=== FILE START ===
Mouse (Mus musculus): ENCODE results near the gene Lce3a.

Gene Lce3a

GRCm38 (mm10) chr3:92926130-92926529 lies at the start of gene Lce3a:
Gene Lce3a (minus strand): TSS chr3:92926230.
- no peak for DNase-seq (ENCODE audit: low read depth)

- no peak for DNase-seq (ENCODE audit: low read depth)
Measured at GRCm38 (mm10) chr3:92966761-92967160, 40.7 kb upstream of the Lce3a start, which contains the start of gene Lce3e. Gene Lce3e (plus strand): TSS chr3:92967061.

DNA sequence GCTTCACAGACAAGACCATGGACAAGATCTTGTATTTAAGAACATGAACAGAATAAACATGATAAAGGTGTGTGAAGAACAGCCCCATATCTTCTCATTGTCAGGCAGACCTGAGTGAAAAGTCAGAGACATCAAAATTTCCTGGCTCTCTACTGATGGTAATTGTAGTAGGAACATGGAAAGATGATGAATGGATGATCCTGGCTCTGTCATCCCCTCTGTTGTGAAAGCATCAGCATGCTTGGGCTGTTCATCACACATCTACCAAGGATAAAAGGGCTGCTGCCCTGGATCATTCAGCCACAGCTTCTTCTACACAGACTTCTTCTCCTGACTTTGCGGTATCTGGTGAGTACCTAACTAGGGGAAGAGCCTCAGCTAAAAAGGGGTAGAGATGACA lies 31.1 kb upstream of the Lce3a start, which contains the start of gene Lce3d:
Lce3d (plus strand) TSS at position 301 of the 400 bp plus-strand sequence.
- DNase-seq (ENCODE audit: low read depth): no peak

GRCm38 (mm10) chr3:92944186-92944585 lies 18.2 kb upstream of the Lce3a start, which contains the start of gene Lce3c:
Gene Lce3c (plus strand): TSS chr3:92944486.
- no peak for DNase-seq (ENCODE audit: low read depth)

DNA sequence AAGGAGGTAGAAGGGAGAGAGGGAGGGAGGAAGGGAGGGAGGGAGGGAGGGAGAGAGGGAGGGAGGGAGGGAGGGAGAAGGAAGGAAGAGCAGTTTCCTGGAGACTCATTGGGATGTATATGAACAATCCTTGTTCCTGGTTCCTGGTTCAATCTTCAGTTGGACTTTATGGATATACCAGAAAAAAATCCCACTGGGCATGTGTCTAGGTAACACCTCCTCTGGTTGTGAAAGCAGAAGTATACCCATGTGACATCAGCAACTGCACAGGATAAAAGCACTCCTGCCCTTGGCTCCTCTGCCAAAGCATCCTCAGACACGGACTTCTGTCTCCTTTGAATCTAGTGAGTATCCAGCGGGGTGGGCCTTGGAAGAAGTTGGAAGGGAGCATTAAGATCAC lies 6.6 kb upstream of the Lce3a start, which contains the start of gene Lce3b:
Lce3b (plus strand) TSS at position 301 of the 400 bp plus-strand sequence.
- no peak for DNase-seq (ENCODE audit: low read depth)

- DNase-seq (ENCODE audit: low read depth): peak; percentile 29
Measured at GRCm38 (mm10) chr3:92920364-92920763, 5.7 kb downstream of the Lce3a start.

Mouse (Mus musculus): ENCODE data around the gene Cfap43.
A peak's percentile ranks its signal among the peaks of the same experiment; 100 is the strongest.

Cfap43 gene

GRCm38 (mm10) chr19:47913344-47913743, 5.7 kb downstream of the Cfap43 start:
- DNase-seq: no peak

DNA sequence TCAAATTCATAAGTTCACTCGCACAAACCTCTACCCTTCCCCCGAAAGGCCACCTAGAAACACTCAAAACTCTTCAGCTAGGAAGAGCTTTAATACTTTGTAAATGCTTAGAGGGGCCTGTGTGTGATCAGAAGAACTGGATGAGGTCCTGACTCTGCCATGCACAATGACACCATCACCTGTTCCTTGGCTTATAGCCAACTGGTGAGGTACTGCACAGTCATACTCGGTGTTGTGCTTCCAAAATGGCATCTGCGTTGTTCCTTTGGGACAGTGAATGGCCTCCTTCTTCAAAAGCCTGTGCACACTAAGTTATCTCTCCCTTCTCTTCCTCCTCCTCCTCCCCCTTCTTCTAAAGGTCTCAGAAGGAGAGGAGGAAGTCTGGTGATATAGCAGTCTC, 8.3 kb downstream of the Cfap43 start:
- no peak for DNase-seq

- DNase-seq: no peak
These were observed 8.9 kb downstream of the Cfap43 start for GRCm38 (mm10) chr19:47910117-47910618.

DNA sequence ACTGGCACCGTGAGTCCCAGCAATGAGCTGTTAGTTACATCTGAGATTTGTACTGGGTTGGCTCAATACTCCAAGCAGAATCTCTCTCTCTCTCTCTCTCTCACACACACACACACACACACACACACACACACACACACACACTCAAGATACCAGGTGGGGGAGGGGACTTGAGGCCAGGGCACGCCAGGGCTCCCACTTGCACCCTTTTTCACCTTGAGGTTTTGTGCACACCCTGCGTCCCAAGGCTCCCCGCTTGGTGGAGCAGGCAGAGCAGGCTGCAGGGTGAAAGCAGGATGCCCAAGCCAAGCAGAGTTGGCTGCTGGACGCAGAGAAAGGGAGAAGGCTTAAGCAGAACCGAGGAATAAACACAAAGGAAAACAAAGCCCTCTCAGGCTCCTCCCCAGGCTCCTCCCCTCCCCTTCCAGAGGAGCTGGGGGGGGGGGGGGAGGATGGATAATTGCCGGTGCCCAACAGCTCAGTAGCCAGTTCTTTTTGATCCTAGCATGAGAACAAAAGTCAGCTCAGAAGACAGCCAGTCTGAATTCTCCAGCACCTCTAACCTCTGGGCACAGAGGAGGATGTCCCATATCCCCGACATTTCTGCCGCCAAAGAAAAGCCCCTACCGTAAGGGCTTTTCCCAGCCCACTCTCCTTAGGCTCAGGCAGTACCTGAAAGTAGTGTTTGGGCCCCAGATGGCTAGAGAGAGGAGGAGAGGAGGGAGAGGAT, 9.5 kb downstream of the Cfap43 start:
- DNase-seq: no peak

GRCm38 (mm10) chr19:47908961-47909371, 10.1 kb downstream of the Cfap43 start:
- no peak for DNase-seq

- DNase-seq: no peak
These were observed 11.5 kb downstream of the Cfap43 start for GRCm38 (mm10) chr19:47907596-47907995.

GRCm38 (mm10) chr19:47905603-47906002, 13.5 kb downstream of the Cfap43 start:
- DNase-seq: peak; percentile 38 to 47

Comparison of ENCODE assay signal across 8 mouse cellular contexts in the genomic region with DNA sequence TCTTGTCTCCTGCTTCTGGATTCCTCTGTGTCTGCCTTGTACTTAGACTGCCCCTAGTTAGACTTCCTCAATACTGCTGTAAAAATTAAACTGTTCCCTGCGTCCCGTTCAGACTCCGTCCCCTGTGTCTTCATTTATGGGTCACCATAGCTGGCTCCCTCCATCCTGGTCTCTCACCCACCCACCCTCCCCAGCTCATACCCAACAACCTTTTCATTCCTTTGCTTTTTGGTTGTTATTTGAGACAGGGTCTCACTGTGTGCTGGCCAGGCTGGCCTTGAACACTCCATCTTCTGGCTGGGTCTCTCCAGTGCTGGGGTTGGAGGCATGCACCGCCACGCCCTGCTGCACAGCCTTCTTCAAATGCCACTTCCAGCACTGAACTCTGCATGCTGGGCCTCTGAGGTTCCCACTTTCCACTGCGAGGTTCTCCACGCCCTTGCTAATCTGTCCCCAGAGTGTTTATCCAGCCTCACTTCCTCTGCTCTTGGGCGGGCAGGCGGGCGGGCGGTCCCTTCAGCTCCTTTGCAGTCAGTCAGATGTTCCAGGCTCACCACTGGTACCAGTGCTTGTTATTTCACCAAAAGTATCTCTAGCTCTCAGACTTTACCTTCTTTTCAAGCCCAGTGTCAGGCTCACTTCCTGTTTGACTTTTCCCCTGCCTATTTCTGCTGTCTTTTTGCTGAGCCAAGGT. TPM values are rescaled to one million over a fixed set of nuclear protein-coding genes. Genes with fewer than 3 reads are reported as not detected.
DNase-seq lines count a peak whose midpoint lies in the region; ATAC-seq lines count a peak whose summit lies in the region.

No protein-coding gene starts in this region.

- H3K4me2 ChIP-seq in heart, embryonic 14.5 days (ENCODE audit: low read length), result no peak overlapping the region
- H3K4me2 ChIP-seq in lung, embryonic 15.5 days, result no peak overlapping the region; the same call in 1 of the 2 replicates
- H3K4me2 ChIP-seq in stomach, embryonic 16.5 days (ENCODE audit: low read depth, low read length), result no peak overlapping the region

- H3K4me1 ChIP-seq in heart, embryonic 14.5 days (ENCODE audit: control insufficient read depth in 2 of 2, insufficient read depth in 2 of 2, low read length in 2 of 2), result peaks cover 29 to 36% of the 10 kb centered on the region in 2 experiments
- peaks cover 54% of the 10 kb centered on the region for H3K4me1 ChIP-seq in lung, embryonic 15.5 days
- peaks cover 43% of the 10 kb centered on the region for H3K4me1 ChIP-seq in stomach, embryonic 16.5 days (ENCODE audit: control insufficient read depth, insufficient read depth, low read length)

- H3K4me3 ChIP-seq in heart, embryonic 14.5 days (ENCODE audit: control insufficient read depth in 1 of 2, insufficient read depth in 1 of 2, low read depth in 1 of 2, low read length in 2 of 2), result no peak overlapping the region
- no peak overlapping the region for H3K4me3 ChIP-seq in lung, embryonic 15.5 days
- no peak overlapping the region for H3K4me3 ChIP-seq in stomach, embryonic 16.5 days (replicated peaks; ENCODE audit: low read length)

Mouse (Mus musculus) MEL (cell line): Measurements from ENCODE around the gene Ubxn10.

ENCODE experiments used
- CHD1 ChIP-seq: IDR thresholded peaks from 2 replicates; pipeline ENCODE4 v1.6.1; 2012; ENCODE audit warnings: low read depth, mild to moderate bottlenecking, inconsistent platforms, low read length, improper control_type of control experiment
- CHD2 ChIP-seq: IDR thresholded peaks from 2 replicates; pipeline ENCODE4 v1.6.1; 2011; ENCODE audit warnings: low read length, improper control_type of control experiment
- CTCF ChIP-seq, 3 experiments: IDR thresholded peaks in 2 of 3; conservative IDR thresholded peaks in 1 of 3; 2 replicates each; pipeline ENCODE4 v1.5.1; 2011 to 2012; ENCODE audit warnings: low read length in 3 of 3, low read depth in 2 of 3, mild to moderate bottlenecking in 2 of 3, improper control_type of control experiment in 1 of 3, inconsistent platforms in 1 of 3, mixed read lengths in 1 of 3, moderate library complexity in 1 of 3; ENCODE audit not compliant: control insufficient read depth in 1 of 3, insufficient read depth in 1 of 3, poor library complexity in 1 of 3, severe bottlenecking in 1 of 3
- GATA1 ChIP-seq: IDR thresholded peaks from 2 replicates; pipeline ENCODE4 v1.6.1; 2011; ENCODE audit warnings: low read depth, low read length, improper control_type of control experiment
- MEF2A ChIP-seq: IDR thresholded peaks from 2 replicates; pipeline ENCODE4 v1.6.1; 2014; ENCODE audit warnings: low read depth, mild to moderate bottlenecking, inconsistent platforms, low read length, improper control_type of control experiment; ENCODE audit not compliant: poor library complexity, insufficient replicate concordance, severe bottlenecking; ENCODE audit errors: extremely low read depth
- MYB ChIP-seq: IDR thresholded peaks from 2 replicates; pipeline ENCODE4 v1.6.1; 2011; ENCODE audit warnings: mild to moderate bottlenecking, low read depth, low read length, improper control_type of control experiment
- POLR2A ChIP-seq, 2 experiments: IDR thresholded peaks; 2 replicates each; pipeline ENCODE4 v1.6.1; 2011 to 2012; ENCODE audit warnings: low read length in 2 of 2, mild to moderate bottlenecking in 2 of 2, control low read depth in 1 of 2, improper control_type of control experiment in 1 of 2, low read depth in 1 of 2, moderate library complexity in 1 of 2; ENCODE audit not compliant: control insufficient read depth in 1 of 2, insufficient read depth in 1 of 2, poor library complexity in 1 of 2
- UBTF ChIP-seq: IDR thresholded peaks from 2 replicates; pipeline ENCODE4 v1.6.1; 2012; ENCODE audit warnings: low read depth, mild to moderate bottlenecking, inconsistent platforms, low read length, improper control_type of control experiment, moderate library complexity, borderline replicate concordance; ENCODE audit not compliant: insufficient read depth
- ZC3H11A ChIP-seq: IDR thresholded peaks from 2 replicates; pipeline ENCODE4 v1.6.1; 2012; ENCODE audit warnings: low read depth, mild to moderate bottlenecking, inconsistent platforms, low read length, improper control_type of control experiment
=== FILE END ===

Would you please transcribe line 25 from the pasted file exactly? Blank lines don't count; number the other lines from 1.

- no peak for DNase-seq